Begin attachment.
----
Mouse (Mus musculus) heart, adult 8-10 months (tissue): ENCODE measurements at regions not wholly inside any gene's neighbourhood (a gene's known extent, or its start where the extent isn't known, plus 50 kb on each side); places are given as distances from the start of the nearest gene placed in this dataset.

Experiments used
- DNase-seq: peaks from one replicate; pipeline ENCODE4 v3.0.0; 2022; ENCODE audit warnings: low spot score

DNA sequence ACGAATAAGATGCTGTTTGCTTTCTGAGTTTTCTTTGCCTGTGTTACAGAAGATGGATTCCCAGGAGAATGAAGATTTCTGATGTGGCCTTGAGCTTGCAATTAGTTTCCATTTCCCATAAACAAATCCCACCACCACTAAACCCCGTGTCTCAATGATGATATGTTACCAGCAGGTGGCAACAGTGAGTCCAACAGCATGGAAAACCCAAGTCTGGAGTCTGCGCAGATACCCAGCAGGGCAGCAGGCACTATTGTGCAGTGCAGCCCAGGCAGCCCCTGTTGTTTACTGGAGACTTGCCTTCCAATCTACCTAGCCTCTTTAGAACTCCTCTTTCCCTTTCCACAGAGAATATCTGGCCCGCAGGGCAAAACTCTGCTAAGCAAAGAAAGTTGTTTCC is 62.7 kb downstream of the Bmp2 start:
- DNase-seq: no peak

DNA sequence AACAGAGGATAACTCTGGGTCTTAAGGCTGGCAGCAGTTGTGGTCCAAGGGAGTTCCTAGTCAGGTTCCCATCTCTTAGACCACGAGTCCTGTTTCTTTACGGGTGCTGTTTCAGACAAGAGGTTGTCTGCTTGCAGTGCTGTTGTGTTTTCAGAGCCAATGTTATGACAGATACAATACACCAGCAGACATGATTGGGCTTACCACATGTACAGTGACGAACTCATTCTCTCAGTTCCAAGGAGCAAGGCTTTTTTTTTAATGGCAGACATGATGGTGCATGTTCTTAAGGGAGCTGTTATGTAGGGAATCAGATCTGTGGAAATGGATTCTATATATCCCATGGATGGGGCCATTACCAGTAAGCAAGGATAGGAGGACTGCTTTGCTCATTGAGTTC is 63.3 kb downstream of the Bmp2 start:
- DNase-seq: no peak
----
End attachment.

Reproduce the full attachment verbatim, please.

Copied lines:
Mouse (Mus musculus) heart, adult 8-10 months (tissue): ENCODE measurements at regions not wholly inside any gene's neighbourhood (a gene's known extent, or its start where the extent isn't known, plus 50 kb on each side); places are given as distances from the start of the nearest gene placed in this dataset.

Experiments used
- DNase-seq: peaks from one replicate; pipeline ENCODE4 v3.0.0; 2022; ENCODE audit warnings: low spot score

DNA sequence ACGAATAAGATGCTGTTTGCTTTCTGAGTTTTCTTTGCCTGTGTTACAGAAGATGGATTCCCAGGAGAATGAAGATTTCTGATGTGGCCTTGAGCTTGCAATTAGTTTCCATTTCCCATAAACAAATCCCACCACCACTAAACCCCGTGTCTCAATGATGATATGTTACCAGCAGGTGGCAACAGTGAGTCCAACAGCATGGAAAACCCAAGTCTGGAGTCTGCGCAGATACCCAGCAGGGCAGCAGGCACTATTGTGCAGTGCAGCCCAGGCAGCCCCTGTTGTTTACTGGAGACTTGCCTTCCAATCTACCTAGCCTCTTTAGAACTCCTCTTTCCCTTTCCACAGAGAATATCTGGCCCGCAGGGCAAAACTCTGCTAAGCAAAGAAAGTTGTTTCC is 62.7 kb downstream of the Bmp2 start:
- DNase-seq: no peak

DNA sequence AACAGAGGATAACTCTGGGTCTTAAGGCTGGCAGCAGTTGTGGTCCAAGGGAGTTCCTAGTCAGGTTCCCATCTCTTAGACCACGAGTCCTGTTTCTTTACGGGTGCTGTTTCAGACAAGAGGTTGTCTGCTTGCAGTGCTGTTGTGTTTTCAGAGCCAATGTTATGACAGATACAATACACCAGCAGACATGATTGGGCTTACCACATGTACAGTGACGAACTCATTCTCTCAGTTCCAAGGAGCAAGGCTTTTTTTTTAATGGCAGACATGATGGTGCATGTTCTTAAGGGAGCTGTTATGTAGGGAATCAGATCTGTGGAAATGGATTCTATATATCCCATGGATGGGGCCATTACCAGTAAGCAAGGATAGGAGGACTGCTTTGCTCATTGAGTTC is 63.3 kb downstream of the Bmp2 start:
- DNase-seq: no peak